Both Moscow and Kiev appeared to have been ready for a ceasefire, Naftali Bennett says
Peace might've been agreed between Russia and Ukraine shortly after the start of the conflict, but Kiev's Western backers blocked the negotiations between the two neighbors, former Israeli Prime Minister Naftali Bennett, who mediated those contacts, has said.
Bennet, who gave an almost five-hour-long video interview to Israel's Channel 12 on Saturday, claimed that his efforts as a middleman came close to succeeding as both Moscow and Kiev appeared to be ready to make concessions and agree to a truce.
It didn't happen because "I think there was a legitimate decision by the West to keep striking [Russian President Vladimir] Putin... I mean the more aggressive approach," he said.
When asked by the host if the US and its allies "blocked" the peace process between Moscow and Kiev, the former PM replied: "Basically, yes. They blocked it."
"I claim there was a good chance of reaching a ceasefire. But I'm not claiming it was the right thing," he clarified.
Russia's Foreign Ministry spokeswoman Maria Zakharova reacted to the revelations by the Israeli politician on Telegram, saying that they were "yet another confession" that the West wasn't interested in peace in Ukraine.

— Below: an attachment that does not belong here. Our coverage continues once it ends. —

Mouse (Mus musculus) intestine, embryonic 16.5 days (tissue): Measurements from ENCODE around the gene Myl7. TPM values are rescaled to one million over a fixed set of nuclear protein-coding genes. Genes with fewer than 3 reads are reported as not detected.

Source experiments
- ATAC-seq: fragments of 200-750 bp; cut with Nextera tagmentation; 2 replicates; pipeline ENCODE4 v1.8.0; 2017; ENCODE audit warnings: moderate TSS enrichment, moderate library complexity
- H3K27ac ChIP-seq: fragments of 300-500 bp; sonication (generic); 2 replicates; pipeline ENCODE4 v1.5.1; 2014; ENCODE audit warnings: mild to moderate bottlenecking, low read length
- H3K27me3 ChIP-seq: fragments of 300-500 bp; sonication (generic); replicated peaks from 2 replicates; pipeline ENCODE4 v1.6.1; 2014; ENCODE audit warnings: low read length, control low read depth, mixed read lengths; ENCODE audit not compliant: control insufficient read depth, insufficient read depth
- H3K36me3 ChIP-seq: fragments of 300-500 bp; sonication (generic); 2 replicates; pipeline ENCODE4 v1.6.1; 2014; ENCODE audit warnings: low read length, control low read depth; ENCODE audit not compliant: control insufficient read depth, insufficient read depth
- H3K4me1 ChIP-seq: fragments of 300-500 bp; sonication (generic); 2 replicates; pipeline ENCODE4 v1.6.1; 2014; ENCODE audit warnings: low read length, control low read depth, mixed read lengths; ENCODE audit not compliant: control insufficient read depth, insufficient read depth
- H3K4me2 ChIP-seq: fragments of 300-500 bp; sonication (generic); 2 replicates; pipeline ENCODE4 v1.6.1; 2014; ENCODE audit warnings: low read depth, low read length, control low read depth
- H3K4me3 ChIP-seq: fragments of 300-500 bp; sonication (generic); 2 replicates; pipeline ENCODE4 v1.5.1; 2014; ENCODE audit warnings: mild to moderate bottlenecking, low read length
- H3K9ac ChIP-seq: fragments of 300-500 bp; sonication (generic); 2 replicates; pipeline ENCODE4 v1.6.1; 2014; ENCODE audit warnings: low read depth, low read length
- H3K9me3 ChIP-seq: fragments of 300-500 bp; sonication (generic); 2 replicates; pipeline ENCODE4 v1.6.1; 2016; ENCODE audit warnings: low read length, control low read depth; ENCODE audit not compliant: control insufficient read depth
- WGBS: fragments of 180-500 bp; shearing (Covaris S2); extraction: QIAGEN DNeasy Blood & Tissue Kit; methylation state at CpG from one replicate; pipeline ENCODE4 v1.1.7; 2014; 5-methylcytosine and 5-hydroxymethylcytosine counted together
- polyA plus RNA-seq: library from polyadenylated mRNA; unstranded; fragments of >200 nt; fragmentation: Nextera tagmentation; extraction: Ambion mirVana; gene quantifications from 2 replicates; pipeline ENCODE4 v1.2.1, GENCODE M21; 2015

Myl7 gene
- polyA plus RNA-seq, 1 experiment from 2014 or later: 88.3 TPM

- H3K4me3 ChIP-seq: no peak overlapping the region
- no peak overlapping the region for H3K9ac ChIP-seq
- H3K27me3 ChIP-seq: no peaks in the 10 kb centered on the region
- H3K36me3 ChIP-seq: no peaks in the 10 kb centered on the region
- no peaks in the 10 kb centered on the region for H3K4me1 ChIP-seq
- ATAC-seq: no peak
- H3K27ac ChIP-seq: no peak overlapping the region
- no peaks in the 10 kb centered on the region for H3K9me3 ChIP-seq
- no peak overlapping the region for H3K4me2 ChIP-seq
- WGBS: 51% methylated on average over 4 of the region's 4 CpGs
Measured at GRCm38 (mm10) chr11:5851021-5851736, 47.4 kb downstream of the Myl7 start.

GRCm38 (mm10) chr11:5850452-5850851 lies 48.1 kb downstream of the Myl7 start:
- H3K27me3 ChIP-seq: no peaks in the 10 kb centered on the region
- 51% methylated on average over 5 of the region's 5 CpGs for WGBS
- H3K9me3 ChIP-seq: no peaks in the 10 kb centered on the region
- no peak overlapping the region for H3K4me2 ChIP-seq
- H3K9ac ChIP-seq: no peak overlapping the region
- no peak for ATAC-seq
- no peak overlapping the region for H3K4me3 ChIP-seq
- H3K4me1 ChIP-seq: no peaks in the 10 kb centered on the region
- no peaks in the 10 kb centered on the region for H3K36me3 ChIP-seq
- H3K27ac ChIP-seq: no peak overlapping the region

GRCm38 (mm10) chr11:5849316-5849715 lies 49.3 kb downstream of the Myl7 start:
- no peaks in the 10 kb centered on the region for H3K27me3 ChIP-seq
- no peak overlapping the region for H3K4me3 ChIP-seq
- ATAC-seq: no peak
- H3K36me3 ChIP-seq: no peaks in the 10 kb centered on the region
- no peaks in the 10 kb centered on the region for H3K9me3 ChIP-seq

According to Bennett, his mediation "was coordinated down to the last detail with the US, France and Germany." After the conflict broke out last February, there was no unified approach on how to deal with it among Western leaders as "[British PM] Boris Johnson adopted the aggressive line; [German Chancellor Olaf] Scholz and [French President Emmanuel] Macron were more pragmatic, and [US President Joe] Biden was both," he said.
Some 17 or 18 drafts of the peace deal between Moscow and Kiev had been prepared with his involvement, the former PM said. Bennet claimed that, among other things, he managed to secure a pledge from Putin that he was "not going to kill [Ukrainian President Vladimir] Zelensky," who feared for his life. The Russian leader was also ready to retract his demand for the demilitarization of Ukraine, while Zelensky promised to give up on his aspirations to join NATO, he added.
All discussion about peace ended on April 1, 2022 when the Ukrainian authorities accused the Russian military of killing civilians in the Kiev suburb of Bucha, Bennet pointed out.
The claim by Kiev - which Moscow rejected and described as being fabricated - came shortly after the two sides held a high-profile meeting in Istanbul and appeared to have been making progress towards an agreement.
Russian and Ukrainian representatives haven't met at the negotiating table since then. Moscow maintains that it's ready to resolve the crisis through diplomatic means but says that the peace proposals being voiced by Kiev and its Western backers have so far been unacceptable.